jl marching.jpeg

the march books

civil rights history we need to know today,

told in a NOVEL way to inspire a new generation


American students know surprisingly little about the heroic actions that made basic civil rights protections a reality in America. Thirty-four U.S. states recently received an F or D grade for their civil rights education programs, according to a national study.  But now civil rights icon and veteran U.S. Congressman John Lewis has written MARCH, a graphic novel series about his remarkable life, to teach civil rights history to a new generation of Americans. March: Three received the 2016 National Book Award on November 16, 2016. 

The MARCH Civil Rights Education Project is actively working to have the MARCH books and a companion teaching aid adopted in schools and colleges nationwide.  Since many school districts have suffered budget cuts that make it impossible for them to afford the MARCH books for their classes, we are calling on you to help support this important project. Together we can make sure that American students know their history so we can stop repeating it.



More than 50 years have passed since the signing of the landmark Civil Rights Act and Voting Rights Act, and today the civil rights movement has become an afterthought in many American schools and colleges. As a recent national survey concluded, “We remain concerned that students are likely to remember only two names and four words about the civil rights movement: Martin Luther King Jr., Rosa Parks and ‘I have a dream.’ ” 

In light of recent protests in Ferguson and Baltimore and the mass shooting at an African-America church in Charleston, this effort to advance civil rights education could not be more important or timely--inspired by the man who is one of our leading civil rights leaders and our national conscience for justice and equal rights.

Just as a young John Lewis drew inspiration from the 1950's comic book “Martin Luther King and the Montgomery Story,” his own graphic novel, MARCH, is engaging a new generation to learn about the past and help build a better future.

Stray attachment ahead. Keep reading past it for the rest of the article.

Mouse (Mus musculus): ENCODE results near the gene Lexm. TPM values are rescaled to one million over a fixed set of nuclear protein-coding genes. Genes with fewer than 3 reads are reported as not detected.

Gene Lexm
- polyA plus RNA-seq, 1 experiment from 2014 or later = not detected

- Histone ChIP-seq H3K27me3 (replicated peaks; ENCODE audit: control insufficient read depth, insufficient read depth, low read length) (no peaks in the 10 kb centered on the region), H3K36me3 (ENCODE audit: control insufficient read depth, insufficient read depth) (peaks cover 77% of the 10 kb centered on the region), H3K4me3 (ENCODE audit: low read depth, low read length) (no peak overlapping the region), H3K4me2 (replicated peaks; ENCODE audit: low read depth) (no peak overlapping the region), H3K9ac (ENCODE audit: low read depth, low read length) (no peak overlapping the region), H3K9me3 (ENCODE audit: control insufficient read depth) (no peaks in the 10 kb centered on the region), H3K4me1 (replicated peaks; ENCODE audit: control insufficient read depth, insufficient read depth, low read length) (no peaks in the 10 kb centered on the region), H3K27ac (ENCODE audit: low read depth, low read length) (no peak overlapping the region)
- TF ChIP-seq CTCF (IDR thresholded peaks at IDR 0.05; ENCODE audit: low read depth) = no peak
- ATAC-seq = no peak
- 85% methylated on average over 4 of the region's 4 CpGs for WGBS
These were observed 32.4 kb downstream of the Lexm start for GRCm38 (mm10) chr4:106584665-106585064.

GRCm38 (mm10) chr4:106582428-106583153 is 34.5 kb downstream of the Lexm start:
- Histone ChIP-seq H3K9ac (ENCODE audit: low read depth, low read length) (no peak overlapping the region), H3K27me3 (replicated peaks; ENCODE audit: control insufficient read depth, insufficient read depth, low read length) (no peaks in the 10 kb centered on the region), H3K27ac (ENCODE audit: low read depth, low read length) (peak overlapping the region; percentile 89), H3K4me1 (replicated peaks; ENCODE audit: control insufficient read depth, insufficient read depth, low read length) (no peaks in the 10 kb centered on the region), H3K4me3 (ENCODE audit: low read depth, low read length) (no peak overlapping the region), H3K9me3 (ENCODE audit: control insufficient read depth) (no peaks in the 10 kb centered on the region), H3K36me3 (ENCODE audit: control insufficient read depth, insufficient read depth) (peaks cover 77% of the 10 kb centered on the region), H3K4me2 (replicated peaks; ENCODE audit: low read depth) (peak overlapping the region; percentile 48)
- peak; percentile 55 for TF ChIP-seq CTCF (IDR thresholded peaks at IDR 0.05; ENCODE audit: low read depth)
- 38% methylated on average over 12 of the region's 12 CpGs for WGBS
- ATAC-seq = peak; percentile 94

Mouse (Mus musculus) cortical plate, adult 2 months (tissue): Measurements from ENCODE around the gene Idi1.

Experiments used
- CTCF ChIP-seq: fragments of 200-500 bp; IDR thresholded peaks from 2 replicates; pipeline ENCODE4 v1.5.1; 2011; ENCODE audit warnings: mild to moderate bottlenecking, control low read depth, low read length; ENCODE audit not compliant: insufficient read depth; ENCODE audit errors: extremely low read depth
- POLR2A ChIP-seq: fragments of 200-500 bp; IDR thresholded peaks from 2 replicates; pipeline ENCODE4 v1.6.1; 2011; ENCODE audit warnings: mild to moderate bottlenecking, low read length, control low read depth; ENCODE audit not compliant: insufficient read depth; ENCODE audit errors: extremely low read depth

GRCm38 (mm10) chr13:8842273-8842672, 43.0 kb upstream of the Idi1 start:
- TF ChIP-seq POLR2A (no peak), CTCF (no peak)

16th Street Baptist Church bombing, Birmingham, 1963 (L); Emanuel AME Church shooting, Charleston, 2015; "Martin Luther King and the Montgomery Story" (R)

March: The Project

Using MARCH to Reach America’s Youth and Rising Leaders
Congressman Lewis and his co-authors have written three highly acclaimed graphic novels about the 1960's civil rights movement - MARCH: Book One, MARCH: Book Two and 2016 National Book Award Winner MARCH: Book Three - that bring the civil rights movement to life for young readers. 

Book One covers Lewis’s early life through the sit-ins and Freedom Riders.  Book Two continues his story through the March on Washington.  Book Three focuses on the Selma-to-Montgomery March.

As President Bill Clinton recently pointed out, Congressman Lewis is using the MARCH series to reach America’s youth and rising leaders:

“In MARCH, he brings a whole new generation with him across the Edmund Pettus Bridge, from a past of clenched fists into a future of outstretched hands.”

-- President Bill Clinton



--USA Today




Already, major universities including Michigan State, Georgia State and Marquette have selected MARCH for their campus-wide reading programs (with over 15,000 first-year students reading and discussing the book), while organizations such as the Mississippi Center for Justice and the Philadelphia Free Library have funded the free distribution of this graphic novel to thousands of students.

MARCH has received a Coretta Scott King Book Award by the American Library Association and became the first graphic novel ever to receive a Robert F. Kennedy Book Award. A New York Times bestseller, it was named one of the best books of the year by USA Today, The Washington Post, The Boston Globe, Publishers Weekly, Library Journal and many other publications.

MARCH: Three has received the 2016 National Book Award, the first graphic novel ever to do so. 

Authors Nate Powell, Rep. John Lewis and Andrew Aydin stand near the symbolic Edmund Pettus Bridge near Selma, Alabama.

Authors Nate Powell, Rep. John Lewis and Andrew Aydin stand near the symbolic Edmund Pettus Bridge near Selma, Alabama.

how you can help

We are asking for your donation to fund bulk purchases of MARCH to distribute to needy schools, colleges and youth organizations nationwide.